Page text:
Toxin Testing

Login

Register

*
*
*
*
*
*

Fields marked with an asterisk (*) are required.

Toxin Testing

Testing and handling of many bacterial toxins requires sophisticated laboratory quality controls, including CDC / APHIS Select Agent Accreditation. Few labs posses the level of expertise and have garnered the necessary credentials for Select Agent approval for toxin studies.

Currently Deibel Labs have sought the elite CDC Select Agent Approval: Deibel Labs, Inc (Madison):

  • Deibel Labs of Wisconsin, based in Madison, performs routine testing for the C.botulinum toxin, via in vivo mouse assays and cultural determinations.

CLOSTRIDIUM BOTULINUM TOXIN TESTING:
Clostridium botulinum is one of two know pathogenic species of clostridia genus, the other is C.perfringens – the later is one of only a few food borne bacteria capable of both food spoilage as well as a known food borne pathogen. Although there have been the recent emergence of ELISA systems for the detection of the C.botulinum toxin, the best method commonly recognized by FDA, industry scientists and researchers is the in vivo mouse assay, due to the superior level of sensitivity seen when compared to current rapid methods.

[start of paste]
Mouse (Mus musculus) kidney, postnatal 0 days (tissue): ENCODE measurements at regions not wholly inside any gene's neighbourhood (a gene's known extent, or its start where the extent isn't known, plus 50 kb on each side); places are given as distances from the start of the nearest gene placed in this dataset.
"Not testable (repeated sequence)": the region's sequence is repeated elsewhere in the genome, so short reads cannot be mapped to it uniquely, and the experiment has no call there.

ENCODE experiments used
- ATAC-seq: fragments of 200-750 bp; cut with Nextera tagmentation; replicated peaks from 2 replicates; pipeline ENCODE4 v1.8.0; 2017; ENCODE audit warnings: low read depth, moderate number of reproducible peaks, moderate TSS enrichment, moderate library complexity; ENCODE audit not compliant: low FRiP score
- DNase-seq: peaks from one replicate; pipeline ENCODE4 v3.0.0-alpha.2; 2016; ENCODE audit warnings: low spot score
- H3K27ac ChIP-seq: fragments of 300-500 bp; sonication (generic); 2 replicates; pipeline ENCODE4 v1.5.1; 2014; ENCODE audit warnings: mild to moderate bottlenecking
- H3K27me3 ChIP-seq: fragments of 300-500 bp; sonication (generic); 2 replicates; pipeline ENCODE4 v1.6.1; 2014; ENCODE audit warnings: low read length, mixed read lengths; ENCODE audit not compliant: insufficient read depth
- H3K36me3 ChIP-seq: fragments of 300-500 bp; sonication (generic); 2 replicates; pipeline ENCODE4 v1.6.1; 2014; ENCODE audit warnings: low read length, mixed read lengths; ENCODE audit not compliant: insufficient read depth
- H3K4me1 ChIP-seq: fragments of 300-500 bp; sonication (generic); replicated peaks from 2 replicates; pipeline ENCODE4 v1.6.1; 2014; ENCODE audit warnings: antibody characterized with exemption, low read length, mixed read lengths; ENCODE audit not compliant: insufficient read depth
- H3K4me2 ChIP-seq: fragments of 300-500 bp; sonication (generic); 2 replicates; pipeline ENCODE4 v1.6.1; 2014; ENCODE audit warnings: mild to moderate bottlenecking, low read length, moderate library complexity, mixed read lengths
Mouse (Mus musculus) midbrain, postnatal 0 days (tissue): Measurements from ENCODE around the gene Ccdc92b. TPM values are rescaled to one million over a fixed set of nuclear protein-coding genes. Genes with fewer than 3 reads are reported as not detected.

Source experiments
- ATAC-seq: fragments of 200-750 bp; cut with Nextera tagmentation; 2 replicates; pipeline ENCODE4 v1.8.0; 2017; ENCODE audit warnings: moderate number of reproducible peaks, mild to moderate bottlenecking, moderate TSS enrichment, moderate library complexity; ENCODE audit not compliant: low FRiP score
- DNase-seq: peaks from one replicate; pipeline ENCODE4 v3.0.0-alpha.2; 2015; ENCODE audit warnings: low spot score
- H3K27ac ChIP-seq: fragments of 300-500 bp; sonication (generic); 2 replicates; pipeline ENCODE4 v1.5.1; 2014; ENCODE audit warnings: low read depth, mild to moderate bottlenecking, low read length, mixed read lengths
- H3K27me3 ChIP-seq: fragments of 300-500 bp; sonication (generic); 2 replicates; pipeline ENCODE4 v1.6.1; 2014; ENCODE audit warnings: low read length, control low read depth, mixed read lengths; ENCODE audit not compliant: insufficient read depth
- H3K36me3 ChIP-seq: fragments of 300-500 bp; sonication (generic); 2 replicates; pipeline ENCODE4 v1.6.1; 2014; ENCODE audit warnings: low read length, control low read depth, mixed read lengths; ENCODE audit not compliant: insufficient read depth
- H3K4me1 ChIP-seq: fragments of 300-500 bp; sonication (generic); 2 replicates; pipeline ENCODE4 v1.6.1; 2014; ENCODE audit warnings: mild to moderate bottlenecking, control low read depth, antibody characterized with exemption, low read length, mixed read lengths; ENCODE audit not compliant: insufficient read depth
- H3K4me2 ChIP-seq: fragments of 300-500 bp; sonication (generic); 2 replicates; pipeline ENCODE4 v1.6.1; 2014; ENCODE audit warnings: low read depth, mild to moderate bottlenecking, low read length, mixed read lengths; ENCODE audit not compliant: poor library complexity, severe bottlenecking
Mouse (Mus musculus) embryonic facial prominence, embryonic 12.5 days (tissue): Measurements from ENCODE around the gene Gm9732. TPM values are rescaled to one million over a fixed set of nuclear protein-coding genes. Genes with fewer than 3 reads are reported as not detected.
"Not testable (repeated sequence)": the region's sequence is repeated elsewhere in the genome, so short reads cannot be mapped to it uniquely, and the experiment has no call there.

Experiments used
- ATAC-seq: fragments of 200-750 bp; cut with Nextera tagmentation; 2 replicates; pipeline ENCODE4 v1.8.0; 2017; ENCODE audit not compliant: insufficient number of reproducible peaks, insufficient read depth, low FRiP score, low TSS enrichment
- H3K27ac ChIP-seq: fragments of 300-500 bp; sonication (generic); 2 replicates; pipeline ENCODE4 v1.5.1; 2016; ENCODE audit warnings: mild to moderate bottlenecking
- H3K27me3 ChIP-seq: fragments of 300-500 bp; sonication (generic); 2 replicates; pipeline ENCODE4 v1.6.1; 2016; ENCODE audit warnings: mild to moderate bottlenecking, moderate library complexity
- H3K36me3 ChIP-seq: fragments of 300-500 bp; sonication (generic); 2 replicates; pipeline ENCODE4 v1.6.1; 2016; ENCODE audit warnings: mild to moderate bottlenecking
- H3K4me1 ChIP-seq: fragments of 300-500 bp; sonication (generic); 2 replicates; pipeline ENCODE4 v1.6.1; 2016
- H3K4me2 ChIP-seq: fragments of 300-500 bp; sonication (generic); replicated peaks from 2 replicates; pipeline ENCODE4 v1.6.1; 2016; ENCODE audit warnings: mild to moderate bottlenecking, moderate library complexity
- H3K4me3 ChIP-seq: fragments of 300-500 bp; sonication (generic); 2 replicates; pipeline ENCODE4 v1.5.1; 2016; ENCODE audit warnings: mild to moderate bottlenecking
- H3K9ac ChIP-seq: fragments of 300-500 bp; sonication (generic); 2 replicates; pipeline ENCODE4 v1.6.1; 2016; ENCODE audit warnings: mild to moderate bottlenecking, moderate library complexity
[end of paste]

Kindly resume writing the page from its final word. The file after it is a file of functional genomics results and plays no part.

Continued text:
Although the incidence of C.botulinum toxin clinical cases is quite rare, the affects of exposure to the toxin can be devastating. C.botulinum forms a pre-formed toxin, and injestion of this toxin has a paralytic affect on the body’s nerves system. In severe cases, the so called “bot toxin” destroys the nervous tissue of the body diaphragm, resulting in death due to asphyxia.

Bacillus cereusereus Toxins (Emetic and Diahhreal):
From a clinical or research perspective, this is a very interesting organism. Oddly, little is understood about its potential for food safety concerns in the Industry. The organism is ubiquitous in nature and can be readily found in almost any food type and plant environment, especially those from raw agricultural products including raw milks, rice, grains, soy, and vegetables.

Capable strains can produce one or both of two different toxins and their modes of intoxication are quite different. What is common about both types is that they may be produced before there is visible spoilage of the product.

B.cereus as a food bourne agent has been involved in outbreaks in foods with high carbohydrate concentrations, such as rice and grains, but also in milk and other dairy products, chicken, etc.

Other Toxin studies conducted at Deibel:
STAPHYLOCCAL ENTEROTOXINS
E.COLI O157:H7 TOXINS
MYCOTOXINS

Subscribe to our Newsletter

Contact Us

Have a question?  Contact our Sales team at This email address is being protected from spambots. You need JavaScript enabled to view it. for information.